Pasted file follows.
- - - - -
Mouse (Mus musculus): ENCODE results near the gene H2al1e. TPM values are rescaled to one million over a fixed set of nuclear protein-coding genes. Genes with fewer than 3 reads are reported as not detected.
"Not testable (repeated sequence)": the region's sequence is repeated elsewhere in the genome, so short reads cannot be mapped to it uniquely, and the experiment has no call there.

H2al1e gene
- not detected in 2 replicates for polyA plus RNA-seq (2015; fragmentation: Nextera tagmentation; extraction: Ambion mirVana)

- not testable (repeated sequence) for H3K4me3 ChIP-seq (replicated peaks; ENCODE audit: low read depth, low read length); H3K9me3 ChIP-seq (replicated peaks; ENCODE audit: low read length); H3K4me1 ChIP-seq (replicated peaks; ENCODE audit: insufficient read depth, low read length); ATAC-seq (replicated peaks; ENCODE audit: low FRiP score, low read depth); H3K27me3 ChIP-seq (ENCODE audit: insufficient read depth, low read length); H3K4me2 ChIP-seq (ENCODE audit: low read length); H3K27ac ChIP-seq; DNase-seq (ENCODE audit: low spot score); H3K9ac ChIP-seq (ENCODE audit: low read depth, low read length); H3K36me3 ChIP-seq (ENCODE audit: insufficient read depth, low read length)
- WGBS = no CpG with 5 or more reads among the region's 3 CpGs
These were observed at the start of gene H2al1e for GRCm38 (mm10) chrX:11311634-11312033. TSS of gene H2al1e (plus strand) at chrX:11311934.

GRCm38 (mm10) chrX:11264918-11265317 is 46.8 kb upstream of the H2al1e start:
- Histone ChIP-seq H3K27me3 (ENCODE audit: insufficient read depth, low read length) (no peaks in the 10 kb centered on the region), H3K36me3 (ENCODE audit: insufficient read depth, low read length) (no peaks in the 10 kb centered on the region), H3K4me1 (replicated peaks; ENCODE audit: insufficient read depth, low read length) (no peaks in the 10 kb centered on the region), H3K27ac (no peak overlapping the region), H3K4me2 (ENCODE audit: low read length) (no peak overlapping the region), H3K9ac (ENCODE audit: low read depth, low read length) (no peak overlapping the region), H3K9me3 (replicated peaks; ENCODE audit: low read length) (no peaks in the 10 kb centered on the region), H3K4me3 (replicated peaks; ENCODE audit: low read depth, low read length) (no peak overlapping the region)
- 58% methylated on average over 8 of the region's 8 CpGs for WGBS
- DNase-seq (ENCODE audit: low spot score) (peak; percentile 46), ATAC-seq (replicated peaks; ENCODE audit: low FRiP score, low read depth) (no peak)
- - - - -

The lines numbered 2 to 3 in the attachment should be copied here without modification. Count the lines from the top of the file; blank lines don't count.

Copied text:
"Not testable (repeated sequence)": the region's sequence is repeated elsewhere in the genome, so short reads cannot be mapped to it uniquely, and the experiment has no call there.

H2al1e gene